The little boy quickly reached for the Christmas package. It was from his grandmother. He was excited about opening it and seeing what was inside. Grandma always came up with such great things. He tossed aside the bow and, using a well-practiced two-handed method that seems to come instinctively to all children, he tore away the bright red and green Christmas wrapping.
There was a white box. The boy took hold of the top. It stuck a little. He finally got the top off, tossed it aside, wadded up the tissue that was underneath it, and dumped out the contents.
“What a beautiful sweater,” remarked mom.
“That looks just great,” said dad.
“I wish I had one like that,” said grandpa.
“I hope you like it,” beamed grandma.
“Oh yuk! Clothes!” moaned the little boy. He started to cry. He could not be consoled.
Have you been in that family? I guess he wanted some toys. What we expect has a lot to do with how we respond to life. Expectations and life go together somehow.
Some would say: “Reach for the stars or you’ll be settling for less than you can be. Expect the most.”
Yet others would say: “Don’t expect too much and then you’ll never be disappointed.”
Whose advice should we take this Christmas? What kind of expectations should we have: ones that reach for the stars, or ones that settle for whatever might happen to come along? Should we be filled with expectations that marvel at all that might be possible in our lives and in our world, or should we calm our expectations and simply hope beyond hope that nothing too awful comes our way? How should we see things this Christmas?
These questions, of our expectations and how we see things, are central to this morning’s Scripture lesson. In the gospel we meet two women, Mary and her cousin Elizabeth. Both women are pregnant and just amazed that they are. Neither had anticipated that they would conceive at this point in their lives. Pregnancy was far from their minds, the last thing they would have expected.
Elizabeth was an old, old woman. She had never conceived before. She never thought she would. She had quit thinking about it. All of a sudden, here she was in her later years — pregnant. When this news became apparent to her she heard these words: “Nothing is impossible with God.”
And Mary was young, just a child really, engaged but not married. She wasn’t thinking about getting pregnant or worried about it, certainly not expecting it. But she was pregnant, too. When this news became apparent to her she heard these words: “Do not be afraid.”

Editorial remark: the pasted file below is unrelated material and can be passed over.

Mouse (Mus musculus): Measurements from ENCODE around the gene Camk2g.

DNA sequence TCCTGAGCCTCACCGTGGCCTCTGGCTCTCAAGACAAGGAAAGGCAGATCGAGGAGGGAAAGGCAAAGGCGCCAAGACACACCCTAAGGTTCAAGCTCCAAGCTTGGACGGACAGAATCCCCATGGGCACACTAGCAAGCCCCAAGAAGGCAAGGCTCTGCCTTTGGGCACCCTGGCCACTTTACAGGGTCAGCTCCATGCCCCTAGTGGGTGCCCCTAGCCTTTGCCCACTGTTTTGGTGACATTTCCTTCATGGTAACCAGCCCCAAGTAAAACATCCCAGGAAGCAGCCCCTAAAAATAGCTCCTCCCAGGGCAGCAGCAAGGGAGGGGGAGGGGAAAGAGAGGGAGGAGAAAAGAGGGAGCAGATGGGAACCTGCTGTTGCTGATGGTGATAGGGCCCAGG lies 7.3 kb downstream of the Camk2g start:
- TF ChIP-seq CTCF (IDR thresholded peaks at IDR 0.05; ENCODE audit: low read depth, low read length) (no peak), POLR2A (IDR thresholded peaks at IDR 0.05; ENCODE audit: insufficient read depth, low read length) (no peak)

Both of these women were confused and bewildered by these experiences, unsure what to make of them, how to feel, how to respond. They didn’t know how these events would affect their lives. They wondered what to expect.
Yet, in their own ways, both women opened themselves to the possibilities that this turn of events might offer in their lives. They did not merely expect the worst; rather, they clung to much higher aspirations, reaching for a star.
They saw possibilities where others might only see problems.
They saw hope where others might only experience helplessness.
They saw marvelous responsibilities, where others might have seen miserable realities.
Mary makes the long journey to visit her cousin Elizabeth. The journey probably took several days. Mary stays with Elizabeth during the last months of her pregnancy. And these two women — one older and filled with the wisdom of life, one younger and filled with hope for the future –these two women become good friends as they talk and wonder and worry and reflect on the unusual things that are happening to them. They spend long hours talking about what all this must mean. In the end, they are filled with a sense that something powerful and wonderful is in the offing, something that will affect everything; nothing will ever be the same.